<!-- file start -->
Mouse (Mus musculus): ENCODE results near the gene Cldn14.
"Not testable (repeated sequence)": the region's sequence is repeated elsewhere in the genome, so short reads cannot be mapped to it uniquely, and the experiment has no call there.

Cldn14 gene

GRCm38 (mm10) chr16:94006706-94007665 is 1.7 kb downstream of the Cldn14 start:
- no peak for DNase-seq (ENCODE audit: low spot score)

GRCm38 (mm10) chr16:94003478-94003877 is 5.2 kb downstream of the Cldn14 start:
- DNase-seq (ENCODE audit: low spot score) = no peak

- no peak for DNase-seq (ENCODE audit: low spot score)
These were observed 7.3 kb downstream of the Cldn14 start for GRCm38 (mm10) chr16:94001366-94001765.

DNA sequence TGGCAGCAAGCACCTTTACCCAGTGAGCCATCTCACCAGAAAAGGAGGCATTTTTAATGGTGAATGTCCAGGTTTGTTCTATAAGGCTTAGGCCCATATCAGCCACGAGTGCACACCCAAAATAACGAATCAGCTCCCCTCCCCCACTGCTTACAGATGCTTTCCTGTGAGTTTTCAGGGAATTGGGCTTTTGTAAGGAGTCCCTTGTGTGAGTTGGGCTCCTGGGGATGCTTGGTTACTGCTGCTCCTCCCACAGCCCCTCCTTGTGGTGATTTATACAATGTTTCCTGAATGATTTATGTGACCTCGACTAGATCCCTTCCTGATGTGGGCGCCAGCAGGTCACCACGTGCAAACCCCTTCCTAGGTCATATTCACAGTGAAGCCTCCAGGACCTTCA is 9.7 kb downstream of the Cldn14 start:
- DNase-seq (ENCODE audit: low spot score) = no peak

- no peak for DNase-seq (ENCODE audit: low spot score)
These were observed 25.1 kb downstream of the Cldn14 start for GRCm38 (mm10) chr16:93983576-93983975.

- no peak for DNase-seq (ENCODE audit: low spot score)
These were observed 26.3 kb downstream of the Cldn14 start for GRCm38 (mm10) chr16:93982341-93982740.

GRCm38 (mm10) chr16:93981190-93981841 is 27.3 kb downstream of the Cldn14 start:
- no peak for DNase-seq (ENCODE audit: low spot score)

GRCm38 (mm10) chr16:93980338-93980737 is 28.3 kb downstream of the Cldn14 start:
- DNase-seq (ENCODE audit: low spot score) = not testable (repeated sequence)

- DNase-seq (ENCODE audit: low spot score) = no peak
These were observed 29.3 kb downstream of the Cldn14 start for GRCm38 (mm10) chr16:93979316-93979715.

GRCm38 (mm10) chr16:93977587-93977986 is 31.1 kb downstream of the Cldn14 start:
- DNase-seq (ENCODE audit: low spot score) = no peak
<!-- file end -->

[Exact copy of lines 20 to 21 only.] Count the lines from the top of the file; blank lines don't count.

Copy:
- DNase-seq (ENCODE audit: low spot score) = no peak
These were observed 29.3 kb downstream of the Cldn14 start for GRCm38 (mm10) chr16:93979316-93979715.